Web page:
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Tuesday, July 7, 2020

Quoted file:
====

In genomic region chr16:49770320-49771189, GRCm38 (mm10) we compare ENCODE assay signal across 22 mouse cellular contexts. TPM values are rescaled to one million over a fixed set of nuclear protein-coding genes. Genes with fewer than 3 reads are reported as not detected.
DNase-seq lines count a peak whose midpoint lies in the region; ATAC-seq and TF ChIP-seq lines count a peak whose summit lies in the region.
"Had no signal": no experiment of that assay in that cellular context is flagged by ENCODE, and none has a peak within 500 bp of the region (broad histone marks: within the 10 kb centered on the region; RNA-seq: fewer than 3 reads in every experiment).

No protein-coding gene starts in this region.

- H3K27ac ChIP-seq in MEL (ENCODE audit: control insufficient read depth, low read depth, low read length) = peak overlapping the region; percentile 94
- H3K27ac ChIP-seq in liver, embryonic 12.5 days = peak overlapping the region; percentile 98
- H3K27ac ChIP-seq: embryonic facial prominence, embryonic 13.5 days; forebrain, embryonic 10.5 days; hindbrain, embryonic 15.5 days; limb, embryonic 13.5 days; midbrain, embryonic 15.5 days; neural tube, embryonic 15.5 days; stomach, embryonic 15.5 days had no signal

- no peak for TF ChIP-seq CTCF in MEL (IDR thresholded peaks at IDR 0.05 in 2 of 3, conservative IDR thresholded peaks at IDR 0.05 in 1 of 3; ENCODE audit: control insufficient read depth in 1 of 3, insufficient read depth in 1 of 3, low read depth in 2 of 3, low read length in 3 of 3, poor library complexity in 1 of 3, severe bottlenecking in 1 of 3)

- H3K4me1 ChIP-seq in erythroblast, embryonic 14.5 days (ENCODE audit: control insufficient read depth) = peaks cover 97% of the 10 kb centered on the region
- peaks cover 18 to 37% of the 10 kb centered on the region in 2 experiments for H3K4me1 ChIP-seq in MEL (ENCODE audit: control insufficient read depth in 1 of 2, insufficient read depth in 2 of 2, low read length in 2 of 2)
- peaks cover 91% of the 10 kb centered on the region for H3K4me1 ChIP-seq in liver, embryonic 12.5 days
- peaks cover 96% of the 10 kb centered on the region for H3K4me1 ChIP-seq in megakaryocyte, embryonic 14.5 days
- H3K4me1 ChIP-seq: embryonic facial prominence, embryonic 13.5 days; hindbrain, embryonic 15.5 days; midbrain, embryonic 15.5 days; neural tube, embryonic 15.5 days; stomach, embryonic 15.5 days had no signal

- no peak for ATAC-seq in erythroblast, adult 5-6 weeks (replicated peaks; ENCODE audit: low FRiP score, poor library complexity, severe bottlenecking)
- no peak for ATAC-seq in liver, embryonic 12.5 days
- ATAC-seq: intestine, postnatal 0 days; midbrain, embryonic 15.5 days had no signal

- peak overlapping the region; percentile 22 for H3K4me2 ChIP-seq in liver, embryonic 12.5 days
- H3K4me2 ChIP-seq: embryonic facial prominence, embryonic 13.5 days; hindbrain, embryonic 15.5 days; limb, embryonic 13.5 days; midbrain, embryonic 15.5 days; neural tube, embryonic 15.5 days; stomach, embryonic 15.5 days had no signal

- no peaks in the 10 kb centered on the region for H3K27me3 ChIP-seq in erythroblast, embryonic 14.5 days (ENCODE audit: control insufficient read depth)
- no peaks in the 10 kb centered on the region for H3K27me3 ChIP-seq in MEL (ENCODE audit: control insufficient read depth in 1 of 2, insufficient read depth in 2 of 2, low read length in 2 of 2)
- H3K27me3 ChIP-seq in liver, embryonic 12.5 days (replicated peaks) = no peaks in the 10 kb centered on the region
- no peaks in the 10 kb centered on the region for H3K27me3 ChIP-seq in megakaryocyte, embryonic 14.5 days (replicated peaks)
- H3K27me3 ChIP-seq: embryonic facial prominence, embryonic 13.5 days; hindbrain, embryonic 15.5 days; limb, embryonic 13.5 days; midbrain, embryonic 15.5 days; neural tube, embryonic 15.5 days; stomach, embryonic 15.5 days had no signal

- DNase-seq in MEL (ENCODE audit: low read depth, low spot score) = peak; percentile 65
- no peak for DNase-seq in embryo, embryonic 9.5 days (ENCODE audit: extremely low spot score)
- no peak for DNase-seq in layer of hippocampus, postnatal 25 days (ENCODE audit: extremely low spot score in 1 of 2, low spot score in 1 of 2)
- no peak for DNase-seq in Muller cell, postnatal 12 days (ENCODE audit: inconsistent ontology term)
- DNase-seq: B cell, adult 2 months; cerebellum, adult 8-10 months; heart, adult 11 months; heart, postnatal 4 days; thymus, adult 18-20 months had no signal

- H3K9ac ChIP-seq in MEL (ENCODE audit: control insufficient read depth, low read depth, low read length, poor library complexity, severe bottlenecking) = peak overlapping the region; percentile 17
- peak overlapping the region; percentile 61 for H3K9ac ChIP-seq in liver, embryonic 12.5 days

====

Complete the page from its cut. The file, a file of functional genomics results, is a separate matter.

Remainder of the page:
FEW AMERICAN companies have done as well during the covid-19 crisis as Zoom. The lifesaver of lockdown joins a small coterie of tech firms whose product, like Google’s, you no longer need to explain to grandmas. Zoom’s staggering success was made clear this month when it reported a 169% surge in year-on-year sales during the three months to April 30th. Daily users ballooned from 10m in December to 300m in April; profits soared alongside. Even analysts, rarely the most expressive of writers, let rip. One report started with “Wow”. Another, with “Holy Cow”. Zoom’s achievements go beyond mere lucre. Its videoconferencing tools have the intuitive simplicity of an Apple product. It has made working from home feel not clunky, but chic. Moreover, its 50-year-old founder, Eric Yuan, cuts an intriguing figure. He has ridden an emotional roller-coaster this year as his company faced not just adulation, but scathing criticism for privacy lapses, data breaches and Zoom-bombings. Yet the speed with which he acknowledged the setbacks, and rolled out a 90-day plan to fix them, offers a case study of a leader who tries to learn from his mistakes. On June 17th, for instance, Zoom said it was introducing end-to-end encryption for all users. But Mr Yuan, an American citizen, has a more intractable problem. It concerns his country of birth, China. On June 11th it became clear how vulnerable Zoom was to the long arm of the Communist state when the firm, which prides itself on “the open exchange of ideas”, admitted it had temporarily shut down the accounts of three critics of the regime outside China. Investors barely noticed. Four days later Zoom’s market capitalisation reached a record high of $67bn. But it showed with devastating clarity how tech firms struggle to bridge the digital chasm between China and America. This poses an acute business risk for Zoom. Zoom’s relationship with China is complex. The American company has meagre sales on the mainland. But 700 of its staff are based there, developing global products. It also has servers in China that it says are geo-fenced to store Chinese data only (though in April it admitted the rule may have been breached by mistake). It says having its engineers in China helps reduce costs. It also hopes to increase sales to China. But its operations there force it to abide by Chinese law. Hence it suspended Zoom meetings with users in China and beyond commemorating the 21st anniversary of the massacre around Tiananmen Square on June 4th, which the Chinese government, hearing about them on social media, considered illegal. It also temporarily blocked an activist’s account in Hong Kong. Zoom admits it went too far, says it is developing tools to tackle the problem and pledges that requests from the Chinese government will no longer affect anyone outside mainland China. That is a hard promise to keep for any company with operations in China. American values of free speech are at odds with those of a surveillance state. American firms that do business in China are used to treading a fine line. Those with a lot of Chinese customers and operations, such as Apple, seek to obey Chinese rules, but only in China. They argue that their Chinese businesses are ring-fenced from the rest of the world. Free speech and data security elsewhere are not compromised. Firms which, like Facebook, are barred from penetrating the Great Firewall can ignore China’s rules completely. Zoom is different. It cannot easily fence off its Chinese operations from the rest of the world because its Chinese product developers are integral to its global business. Yet its activities in China mean it falls under laws that require companies to co-operate with the state and its intelligence services. That raises security and free-speech concerns not just within China but beyond it, too. The repercussions have started. Some governments, such as Britain’s, have reportedly been warned by spy agencies to avoid secret discussions about China on Zoom. China hawks in America’s Congress are demanding that the company answer questions about its relationship with the Chinese government. Academics note that Chinese students at American universities may be particularly at risk if their inability to travel to America for covid-related reasons means they have to attend lectures in China via Zoom. James Millward of Georgetown University says it could chill academic freedom. He called on universities to develop an urgent “Plan B” to Zoom. End-to-end encryption to protect privacy may provide some reassurance. Chinese law, however, makes it hard to guarantee that the state will not seek to intrude. That leaves Zoom with two unpalatable options. The first is the route that ByteDance, a privately held Chinese tech giant, is taking to ensure its short-video app, TikTok, is trusted in America. This means replacing some engineers in China with ones in America, and perhaps cutting off the Chinese business from the rest of the world. Such a rearrangement is hard to swallow for a firm like Zoom, whose mission is to foster global communication. It would cost time and money. The alternative is to continue to bestride both systems and accept the consequence that trust—arguably the most important attribute of a communication tool like Zoom—is at the mercy of the Chinese Communist Party. Many users will have no problem with that; Zoom book clubs may be happy to bore Chinese eavesdroppers to death. But on sensitive topics in business and politics, wariness should prevail. Even though Zoom says there is no “back door” enabling snooping on its users, in the back of some minds is the thought of using a Soviet telephone during the cold war. The rebirth of distance Zoom’s business may suffer as a result. Cisco’s Webex, Microsoft’s Teams and Google’s Meet can easily compete for its most sensitive clients. More significant, the kerfuffle reinforces how geopolitics is splitting the global internet into rival camps. Tech companies are increasingly facing the invidious choice of which side of the divide to be on. The word for that is not “wow”. It is “ugh”. ■ This article appeared in the Business section of the print edition under the headline "Zoom and gloom" Reuse this contentThe Trust Project